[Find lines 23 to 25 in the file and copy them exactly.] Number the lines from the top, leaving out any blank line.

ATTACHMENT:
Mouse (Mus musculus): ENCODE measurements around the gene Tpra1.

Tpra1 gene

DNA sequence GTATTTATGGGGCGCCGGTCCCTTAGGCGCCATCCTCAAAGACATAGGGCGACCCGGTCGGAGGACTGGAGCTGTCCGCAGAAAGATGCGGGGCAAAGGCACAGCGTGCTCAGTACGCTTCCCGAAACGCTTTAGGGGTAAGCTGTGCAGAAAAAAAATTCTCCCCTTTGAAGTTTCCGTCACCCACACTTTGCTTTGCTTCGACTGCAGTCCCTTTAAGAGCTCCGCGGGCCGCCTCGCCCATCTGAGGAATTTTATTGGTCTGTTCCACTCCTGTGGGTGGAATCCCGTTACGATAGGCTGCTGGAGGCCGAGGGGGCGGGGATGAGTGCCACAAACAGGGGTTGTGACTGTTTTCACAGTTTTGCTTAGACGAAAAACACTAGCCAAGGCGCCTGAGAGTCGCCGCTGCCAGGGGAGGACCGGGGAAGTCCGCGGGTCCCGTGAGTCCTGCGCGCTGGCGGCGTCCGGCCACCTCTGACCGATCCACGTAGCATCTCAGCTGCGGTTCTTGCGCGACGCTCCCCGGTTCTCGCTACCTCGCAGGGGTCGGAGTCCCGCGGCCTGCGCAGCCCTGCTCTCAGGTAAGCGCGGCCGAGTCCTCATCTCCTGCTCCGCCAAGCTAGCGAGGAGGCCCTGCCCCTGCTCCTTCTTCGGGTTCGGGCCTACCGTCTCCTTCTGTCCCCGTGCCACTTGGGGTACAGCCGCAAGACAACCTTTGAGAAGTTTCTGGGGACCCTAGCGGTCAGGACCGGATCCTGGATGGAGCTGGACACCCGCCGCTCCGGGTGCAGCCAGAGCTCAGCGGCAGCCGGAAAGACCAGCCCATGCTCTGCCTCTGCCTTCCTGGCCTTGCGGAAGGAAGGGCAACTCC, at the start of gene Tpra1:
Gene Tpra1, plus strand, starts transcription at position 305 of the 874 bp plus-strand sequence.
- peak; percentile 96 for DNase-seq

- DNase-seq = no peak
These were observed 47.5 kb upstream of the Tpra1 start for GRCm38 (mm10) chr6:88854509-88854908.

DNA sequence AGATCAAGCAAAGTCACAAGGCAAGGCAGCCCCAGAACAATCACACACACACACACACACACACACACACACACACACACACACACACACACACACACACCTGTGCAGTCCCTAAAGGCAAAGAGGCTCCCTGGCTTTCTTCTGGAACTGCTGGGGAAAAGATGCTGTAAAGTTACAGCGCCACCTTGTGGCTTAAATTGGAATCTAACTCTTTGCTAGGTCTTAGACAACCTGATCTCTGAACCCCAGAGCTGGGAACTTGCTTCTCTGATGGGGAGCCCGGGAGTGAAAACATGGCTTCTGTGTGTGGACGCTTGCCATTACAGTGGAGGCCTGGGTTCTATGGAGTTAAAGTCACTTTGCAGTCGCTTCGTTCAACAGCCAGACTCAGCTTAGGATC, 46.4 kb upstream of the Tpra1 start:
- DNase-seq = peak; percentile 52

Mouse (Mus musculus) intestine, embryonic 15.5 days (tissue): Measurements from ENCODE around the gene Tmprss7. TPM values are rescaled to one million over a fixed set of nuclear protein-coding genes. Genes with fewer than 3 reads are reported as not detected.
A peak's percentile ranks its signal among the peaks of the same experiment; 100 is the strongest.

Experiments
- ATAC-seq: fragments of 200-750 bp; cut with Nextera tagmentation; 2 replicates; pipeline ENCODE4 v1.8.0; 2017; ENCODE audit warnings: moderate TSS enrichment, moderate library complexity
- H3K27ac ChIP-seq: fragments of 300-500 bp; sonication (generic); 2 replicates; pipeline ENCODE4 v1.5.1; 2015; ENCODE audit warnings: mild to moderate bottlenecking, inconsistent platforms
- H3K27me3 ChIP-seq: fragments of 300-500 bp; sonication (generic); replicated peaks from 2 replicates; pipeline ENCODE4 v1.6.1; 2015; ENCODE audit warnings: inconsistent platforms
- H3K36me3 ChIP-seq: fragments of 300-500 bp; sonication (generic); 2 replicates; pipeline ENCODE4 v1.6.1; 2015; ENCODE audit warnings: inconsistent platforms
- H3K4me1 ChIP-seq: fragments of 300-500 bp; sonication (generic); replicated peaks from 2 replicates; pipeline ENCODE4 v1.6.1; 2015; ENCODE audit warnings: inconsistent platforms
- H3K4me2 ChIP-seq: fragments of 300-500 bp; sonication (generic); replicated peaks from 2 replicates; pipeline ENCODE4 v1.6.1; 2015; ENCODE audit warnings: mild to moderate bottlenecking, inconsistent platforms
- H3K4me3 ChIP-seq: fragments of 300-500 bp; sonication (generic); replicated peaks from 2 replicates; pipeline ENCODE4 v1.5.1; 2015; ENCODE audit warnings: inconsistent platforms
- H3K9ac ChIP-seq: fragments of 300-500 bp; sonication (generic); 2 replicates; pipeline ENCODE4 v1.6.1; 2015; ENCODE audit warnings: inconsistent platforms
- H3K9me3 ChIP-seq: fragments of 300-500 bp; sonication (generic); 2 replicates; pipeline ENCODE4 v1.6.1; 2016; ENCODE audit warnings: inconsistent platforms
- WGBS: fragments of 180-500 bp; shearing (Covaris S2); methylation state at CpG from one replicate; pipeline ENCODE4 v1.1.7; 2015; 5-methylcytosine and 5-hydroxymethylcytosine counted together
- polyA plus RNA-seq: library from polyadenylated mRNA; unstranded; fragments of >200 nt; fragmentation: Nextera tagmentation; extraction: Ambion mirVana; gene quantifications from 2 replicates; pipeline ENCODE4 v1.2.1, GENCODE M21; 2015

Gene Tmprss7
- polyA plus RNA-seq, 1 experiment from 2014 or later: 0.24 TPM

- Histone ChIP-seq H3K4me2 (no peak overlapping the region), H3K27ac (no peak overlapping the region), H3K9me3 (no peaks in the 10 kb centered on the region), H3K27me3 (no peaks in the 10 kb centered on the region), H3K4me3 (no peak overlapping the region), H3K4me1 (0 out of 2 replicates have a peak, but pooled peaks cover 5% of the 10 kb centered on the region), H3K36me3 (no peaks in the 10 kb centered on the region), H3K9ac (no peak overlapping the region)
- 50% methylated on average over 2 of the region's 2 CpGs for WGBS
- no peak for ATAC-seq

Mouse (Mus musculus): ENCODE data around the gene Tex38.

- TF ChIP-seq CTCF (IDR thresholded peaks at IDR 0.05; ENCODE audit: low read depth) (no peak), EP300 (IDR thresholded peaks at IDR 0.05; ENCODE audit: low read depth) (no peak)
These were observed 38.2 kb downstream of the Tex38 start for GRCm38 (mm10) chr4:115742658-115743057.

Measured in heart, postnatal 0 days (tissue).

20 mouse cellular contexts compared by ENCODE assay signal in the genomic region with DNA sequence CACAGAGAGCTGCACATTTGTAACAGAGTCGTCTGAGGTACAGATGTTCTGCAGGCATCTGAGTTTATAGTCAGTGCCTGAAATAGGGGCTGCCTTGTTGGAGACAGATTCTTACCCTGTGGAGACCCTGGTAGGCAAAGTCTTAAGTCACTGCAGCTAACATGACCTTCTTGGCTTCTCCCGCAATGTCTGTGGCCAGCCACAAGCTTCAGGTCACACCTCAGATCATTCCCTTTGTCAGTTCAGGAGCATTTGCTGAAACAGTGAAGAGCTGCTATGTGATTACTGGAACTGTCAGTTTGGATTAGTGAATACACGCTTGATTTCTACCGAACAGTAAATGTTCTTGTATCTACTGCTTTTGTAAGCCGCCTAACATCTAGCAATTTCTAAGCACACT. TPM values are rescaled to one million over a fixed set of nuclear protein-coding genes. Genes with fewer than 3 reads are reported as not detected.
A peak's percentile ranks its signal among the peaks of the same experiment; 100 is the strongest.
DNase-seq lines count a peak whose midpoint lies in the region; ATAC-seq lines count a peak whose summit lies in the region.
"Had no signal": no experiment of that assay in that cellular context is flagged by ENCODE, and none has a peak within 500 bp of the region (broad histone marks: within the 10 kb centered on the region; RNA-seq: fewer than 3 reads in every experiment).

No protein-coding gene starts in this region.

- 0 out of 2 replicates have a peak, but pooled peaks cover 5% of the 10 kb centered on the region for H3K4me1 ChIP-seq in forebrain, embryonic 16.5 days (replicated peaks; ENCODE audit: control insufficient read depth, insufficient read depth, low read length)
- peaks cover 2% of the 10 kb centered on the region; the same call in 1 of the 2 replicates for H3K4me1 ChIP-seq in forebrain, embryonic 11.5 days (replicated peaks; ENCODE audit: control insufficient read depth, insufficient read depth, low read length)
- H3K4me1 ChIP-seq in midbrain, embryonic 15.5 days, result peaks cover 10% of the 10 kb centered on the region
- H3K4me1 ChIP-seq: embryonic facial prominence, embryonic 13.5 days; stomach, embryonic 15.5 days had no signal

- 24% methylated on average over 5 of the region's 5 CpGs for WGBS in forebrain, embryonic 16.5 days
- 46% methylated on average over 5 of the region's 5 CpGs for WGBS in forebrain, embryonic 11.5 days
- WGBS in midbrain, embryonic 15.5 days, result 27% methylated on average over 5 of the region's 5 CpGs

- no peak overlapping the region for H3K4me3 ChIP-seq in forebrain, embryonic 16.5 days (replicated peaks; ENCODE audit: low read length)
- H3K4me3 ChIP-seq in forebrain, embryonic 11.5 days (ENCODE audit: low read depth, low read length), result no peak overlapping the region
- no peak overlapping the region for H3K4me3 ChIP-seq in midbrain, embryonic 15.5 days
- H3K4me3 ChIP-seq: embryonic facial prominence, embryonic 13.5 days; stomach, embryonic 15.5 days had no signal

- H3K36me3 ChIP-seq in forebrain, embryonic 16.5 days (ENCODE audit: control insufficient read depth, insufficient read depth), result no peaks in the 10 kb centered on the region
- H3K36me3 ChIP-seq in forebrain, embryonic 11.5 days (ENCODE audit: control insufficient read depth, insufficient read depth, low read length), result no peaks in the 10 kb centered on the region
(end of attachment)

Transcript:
- polyA plus RNA-seq: library from polyadenylated mRNA; unstranded; fragments of >200 nt; fragmentation: Nextera tagmentation; extraction: Ambion mirVana; gene quantifications from 2 replicates; pipeline ENCODE4 v1.2.1, GENCODE M21; 2015

Gene Tmprss7
- polyA plus RNA-seq, 1 experiment from 2014 or later: 0.24 TPM